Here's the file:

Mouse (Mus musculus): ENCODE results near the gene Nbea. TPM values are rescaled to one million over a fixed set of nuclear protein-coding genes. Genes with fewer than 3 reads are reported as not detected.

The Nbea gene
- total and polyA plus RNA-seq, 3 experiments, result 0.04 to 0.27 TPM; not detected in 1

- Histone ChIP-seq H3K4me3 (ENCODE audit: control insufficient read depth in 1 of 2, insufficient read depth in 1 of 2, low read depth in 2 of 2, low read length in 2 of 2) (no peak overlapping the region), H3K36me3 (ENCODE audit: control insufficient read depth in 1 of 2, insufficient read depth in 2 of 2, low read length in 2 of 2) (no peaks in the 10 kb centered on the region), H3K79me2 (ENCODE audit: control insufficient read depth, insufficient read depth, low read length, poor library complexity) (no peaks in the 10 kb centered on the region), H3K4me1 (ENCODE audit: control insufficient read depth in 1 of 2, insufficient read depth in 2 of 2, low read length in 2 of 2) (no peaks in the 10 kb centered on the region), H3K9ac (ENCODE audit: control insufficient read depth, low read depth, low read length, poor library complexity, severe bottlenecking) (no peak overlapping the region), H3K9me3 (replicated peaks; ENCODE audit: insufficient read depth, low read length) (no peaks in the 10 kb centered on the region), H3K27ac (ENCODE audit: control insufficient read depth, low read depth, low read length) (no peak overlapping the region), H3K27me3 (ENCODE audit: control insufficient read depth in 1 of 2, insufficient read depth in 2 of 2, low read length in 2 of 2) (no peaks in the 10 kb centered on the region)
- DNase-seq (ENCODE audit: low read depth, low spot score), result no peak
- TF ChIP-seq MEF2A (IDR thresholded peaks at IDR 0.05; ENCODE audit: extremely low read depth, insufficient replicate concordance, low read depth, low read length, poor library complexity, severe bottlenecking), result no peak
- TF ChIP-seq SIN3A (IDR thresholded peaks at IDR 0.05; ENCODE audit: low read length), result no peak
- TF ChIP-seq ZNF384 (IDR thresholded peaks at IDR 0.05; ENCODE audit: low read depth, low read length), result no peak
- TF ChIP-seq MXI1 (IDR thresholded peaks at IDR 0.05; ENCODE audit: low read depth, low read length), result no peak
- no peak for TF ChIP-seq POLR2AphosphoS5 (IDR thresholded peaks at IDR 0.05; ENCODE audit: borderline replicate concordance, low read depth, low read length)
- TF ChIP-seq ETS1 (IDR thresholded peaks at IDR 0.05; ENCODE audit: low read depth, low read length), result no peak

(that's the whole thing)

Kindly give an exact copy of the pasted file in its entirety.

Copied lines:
Mouse (Mus musculus): ENCODE results near the gene Nbea. TPM values are rescaled to one million over a fixed set of nuclear protein-coding genes. Genes with fewer than 3 reads are reported as not detected.

The Nbea gene
- total and polyA plus RNA-seq, 3 experiments, result 0.04 to 0.27 TPM; not detected in 1

- Histone ChIP-seq H3K4me3 (ENCODE audit: control insufficient read depth in 1 of 2, insufficient read depth in 1 of 2, low read depth in 2 of 2, low read length in 2 of 2) (no peak overlapping the region), H3K36me3 (ENCODE audit: control insufficient read depth in 1 of 2, insufficient read depth in 2 of 2, low read length in 2 of 2) (no peaks in the 10 kb centered on the region), H3K79me2 (ENCODE audit: control insufficient read depth, insufficient read depth, low read length, poor library complexity) (no peaks in the 10 kb centered on the region), H3K4me1 (ENCODE audit: control insufficient read depth in 1 of 2, insufficient read depth in 2 of 2, low read length in 2 of 2) (no peaks in the 10 kb centered on the region), H3K9ac (ENCODE audit: control insufficient read depth, low read depth, low read length, poor library complexity, severe bottlenecking) (no peak overlapping the region), H3K9me3 (replicated peaks; ENCODE audit: insufficient read depth, low read length) (no peaks in the 10 kb centered on the region), H3K27ac (ENCODE audit: control insufficient read depth, low read depth, low read length) (no peak overlapping the region), H3K27me3 (ENCODE audit: control insufficient read depth in 1 of 2, insufficient read depth in 2 of 2, low read length in 2 of 2) (no peaks in the 10 kb centered on the region)
- DNase-seq (ENCODE audit: low read depth, low spot score), result no peak
- TF ChIP-seq MEF2A (IDR thresholded peaks at IDR 0.05; ENCODE audit: extremely low read depth, insufficient replicate concordance, low read depth, low read length, poor library complexity, severe bottlenecking), result no peak
- TF ChIP-seq SIN3A (IDR thresholded peaks at IDR 0.05; ENCODE audit: low read length), result no peak
- TF ChIP-seq ZNF384 (IDR thresholded peaks at IDR 0.05; ENCODE audit: low read depth, low read length), result no peak
- TF ChIP-seq MXI1 (IDR thresholded peaks at IDR 0.05; ENCODE audit: low read depth, low read length), result no peak
- no peak for TF ChIP-seq POLR2AphosphoS5 (IDR thresholded peaks at IDR 0.05; ENCODE audit: borderline replicate concordance, low read depth, low read length)
- TF ChIP-seq ETS1 (IDR thresholded peaks at IDR 0.05; ENCODE audit: low read depth, low read length), result no peak